On the other hand, from ethical point of view, I think, such approach of giving untested or not approved drug to human, will open the door wide for future applications in similar cases. The world will continue encounter medical crisis and epidemic, and I think, the WHO should adhere to the standard protocol for dealing with epidemics, and if there is a need to break the rules, it should be carefully studied and researched.
    I totally agree with a Dr Rosoff saying: “Desperation doesn’t necessarily breed good science or good medicine.”

  3. teitg Says:

    What a challenging decision regarding ZMapp and at what cost? Without a randomized control trial, it seems that we are jumping to conclusions regarding efficacy, but like the JH bioethics reference above, if there’s a chance, shouldn’t it be offered? Unfortunately the unintended consequences including the social repercussions, cost, not to mention the medical or unintended patient consequences will exceed any good if the drug proves to be futile. Xigris, a medication we once used in the ICU for critically ill septic patients (a very expensive intervention often used as one of our final efforts for our sickest patients) ultimately proved to be useless and was withdrawn from the market in 2011. Dr. Rosoffs quotation mentioned above certainly resonates. NYT just wrote an interesting article regarding the difficult decision and controversy of providing ZMAPP to Dr. Khan in Sierra Leone. Tough decisions and makes me question what I would do/want done if I were faced with the same situation…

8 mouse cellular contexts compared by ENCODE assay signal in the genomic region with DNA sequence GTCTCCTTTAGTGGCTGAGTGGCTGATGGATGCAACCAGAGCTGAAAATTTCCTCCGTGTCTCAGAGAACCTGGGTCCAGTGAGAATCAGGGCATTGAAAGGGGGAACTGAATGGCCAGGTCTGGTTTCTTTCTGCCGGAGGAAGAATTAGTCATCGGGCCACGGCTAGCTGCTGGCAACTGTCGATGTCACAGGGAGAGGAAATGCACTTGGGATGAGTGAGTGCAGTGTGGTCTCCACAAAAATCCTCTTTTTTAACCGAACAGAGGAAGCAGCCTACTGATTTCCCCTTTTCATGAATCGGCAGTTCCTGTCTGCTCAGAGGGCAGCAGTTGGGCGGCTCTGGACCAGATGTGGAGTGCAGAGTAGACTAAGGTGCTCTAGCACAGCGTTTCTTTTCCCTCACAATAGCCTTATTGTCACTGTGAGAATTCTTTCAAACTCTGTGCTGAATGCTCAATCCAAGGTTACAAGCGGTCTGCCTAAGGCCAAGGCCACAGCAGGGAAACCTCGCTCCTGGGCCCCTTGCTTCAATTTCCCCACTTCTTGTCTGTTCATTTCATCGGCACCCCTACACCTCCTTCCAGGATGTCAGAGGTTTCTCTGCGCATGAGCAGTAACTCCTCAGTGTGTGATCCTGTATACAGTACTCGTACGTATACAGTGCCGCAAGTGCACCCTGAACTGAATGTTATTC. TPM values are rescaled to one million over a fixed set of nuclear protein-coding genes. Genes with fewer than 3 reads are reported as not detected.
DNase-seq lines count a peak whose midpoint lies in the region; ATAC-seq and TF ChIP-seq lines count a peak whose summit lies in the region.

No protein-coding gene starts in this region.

4. kwells32014 Says: